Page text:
Rude, crude and, uh, cosmopolitan, "Deuce Bigalow: European Gigolo" waves the flag for R-rated politically incorrect studio comedy but doesn't top the laugh ratio of the first Deuce misadventure. Mid-August opening slot looks prime for at least a few weeks' worth of customers before college terms begin, while vid could be orgasmic.
Rude, crude and, uh, cosmopolitan, “Deuce Bigalow: European Gigolo” waves the flag for R-rated politically incorrect studio comedy but doesn’t top the laugh ratio of the first Deuce misadventure. It’s taken a full six years for the reappearance of Rob Schneider’s utterly incongruous, dunder-headed stud from “Deuce Bigalow: Male Gigolo,” so references to the previous pic hardly strike a chord. Mid-August opening slot looks prime for at least a few weeks’ worth of customers before college terms begin, while vid could be orgasmic.
New “Deuce” was developed by Adam Sandler’s Happy Madison shingle, and it can now be said that there’s a quintessentially Happy Madison kind of movie. It features dumb, young white Americans and their even dumber if well-intentioned pals in situations far over their heads, who cross paths with enormous women, over-confident male villains and, almost always, someone peeing in public.
All are on ample display here, starting with fish-loving Deuce, who tries to send a sonar warning to fend off sharks at the Malibu shoreline and manages instead to make the dolphins go berserk and munch on unsuspecting retirees. An APB is put out on him just as homophobic pimp and buddy T.J. (Eddie Griffin) phones to invite him to Amsterdam.
With the artificial leg of his dead g.f. Kate under his arm, Deuce flees to the land (as depicted here) of hookers-in-red-lit-windows, canals and unrestricted pot smoking. Though it provides one funny visual joke, pic’s obsession with pot smoking is strange for a film set in the present as Dutch libertarianism is hardly a hot pop culture topic anymore. But at least it serves the franchise’s best side, which is a yen for gag — and gag-worthy — scenes and plot be damned.
But, a plot does surface. Unfortunately, it makes the whole movie go limp. Euro gigolo deluxe Heinz Hummer (fine thesp Til Schweiger, slumming it big time) is found murdered in an alley, setting off a dreary narrative in which T.J. deduces that he’ll find the killer by using Deuce as bait. This means that Deuce must resume his gigolo act with a string of dates, each one grosser than the last.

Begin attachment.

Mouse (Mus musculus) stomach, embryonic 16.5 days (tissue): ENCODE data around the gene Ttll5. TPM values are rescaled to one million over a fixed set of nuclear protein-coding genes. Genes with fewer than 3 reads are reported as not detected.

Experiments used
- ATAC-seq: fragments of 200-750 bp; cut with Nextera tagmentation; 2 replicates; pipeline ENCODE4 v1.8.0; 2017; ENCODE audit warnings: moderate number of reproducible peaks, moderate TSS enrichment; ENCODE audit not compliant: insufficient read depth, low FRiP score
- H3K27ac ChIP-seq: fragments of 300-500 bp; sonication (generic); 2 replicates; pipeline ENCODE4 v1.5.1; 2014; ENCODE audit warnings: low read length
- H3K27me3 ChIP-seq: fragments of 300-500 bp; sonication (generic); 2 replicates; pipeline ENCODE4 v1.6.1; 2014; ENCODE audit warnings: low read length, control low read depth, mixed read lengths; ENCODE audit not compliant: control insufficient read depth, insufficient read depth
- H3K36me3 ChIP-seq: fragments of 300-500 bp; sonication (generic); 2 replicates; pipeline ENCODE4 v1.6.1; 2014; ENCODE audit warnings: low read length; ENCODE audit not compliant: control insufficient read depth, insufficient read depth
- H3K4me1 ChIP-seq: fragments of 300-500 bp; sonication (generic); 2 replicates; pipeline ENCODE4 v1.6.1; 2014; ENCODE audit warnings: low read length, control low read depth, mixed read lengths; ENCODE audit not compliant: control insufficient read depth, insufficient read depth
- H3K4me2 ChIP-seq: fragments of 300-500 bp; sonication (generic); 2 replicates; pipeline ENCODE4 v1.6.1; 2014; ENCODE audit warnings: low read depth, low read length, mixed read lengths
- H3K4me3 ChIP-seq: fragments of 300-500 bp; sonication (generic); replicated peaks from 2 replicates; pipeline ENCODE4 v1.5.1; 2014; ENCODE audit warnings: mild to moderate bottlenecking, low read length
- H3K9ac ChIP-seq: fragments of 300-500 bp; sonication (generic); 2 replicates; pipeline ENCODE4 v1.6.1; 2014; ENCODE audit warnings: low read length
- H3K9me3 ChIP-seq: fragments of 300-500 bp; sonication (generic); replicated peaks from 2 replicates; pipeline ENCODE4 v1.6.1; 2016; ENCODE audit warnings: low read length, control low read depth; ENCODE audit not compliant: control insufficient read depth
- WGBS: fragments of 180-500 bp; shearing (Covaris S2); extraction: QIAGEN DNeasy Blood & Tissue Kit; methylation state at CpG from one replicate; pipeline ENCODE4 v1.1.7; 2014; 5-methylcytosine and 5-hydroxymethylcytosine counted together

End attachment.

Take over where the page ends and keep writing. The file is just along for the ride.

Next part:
Meanwhile, arrogant Amsterdam cop Gaspar Voorsboch (Jeroen Krabbe) predictably concludes that Deuce is a nuisance. What he doesn’t know is that Deuce has the eye of his pretty but insanely obsessive-compulsive niece Eva (Hanna Verboom).
During the many dull moments under director Mike Bigelow’s sloppy direction, Deuce-o-philes can ponder if the giant woman pestering our hero in the first film was more horrifically funny than the new model, a behemoth customer who makes Deuce wear an adult diaper.
With its few funny highs, pic stumbles along, finally deflating even the shock of its obnoxious skewering of a myriad of groups, ranging from pro-Iraq war supporters to the French, from Canadians to little people. It’s exactly when “European Gigolo” is sloppiest, most random and freely rude that it feels most in touch with its Happy Madison side, which will be comfort to some.
Schneider has come a long way from yelling “You can DO it!!” in every Sandler movie, but he still can’t act and has two basic expressions: Wide eyes in a dull haze, or a slightly charming smile.
Griffin, piling on the verbal energy, is a fair contrast and good foil for Schneider, but they hardly rank with the best comic teams. Verboom contributes some cutes, while Krabbe, Schweiger and Douglas Sills as topper of the Euro gigolo org bring some savoir faire.
Pic, made with largely Dutch crew in primarily Dutch and other Continental locales, is extremely low budget. Oded Fehr appears too briefly reprising his gigolo persona from first pic, while Norm Macdonald makes his usual uncredited, and amusing, cameo bow. Along with late “SNL” writer Drake Sather, murdered Dutch filmmaker Theo van Gogh receives an unlikely but nice dedication in closing credits.